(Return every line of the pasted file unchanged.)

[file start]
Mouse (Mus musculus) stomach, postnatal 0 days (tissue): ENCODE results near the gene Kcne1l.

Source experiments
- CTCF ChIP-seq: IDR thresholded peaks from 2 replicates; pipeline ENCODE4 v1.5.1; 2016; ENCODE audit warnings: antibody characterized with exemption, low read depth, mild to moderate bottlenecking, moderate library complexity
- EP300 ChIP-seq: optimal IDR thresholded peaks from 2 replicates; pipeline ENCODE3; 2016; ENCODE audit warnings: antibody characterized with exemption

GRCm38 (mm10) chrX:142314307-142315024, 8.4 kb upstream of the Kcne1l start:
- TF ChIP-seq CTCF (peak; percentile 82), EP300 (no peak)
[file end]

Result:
Mouse (Mus musculus) stomach, postnatal 0 days (tissue): ENCODE results near the gene Kcne1l.

Source experiments
- CTCF ChIP-seq: IDR thresholded peaks from 2 replicates; pipeline ENCODE4 v1.5.1; 2016; ENCODE audit warnings: antibody characterized with exemption, low read depth, mild to moderate bottlenecking, moderate library complexity
- EP300 ChIP-seq: optimal IDR thresholded peaks from 2 replicates; pipeline ENCODE3; 2016; ENCODE audit warnings: antibody characterized with exemption

GRCm38 (mm10) chrX:142314307-142315024, 8.4 kb upstream of the Kcne1l start:
- TF ChIP-seq CTCF (peak; percentile 82), EP300 (no peak)